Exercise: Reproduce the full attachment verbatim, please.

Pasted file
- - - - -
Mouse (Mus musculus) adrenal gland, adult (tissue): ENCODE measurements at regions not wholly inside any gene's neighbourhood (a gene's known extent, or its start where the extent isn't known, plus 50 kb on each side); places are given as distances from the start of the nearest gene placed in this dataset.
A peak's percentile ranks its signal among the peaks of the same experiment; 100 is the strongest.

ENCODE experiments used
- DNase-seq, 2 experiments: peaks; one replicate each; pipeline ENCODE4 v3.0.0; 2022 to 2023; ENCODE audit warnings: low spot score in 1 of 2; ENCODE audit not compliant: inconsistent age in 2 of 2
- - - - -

Mouse (Mus musculus) adrenal gland, adult (tissue): ENCODE measurements at regions not wholly inside any gene's neighbourhood (a gene's known extent, or its start where the extent isn't known, plus 50 kb on each side); places are given as distances from the start of the nearest gene placed in this dataset.
A peak's percentile ranks its signal among the peaks of the same experiment; 100 is the strongest.

ENCODE experiments used
- DNase-seq, 2 experiments: peaks; one replicate each; pipeline ENCODE4 v3.0.0; 2022 to 2023; ENCODE audit warnings: low spot score in 1 of 2; ENCODE audit not compliant: inconsistent age in 2 of 2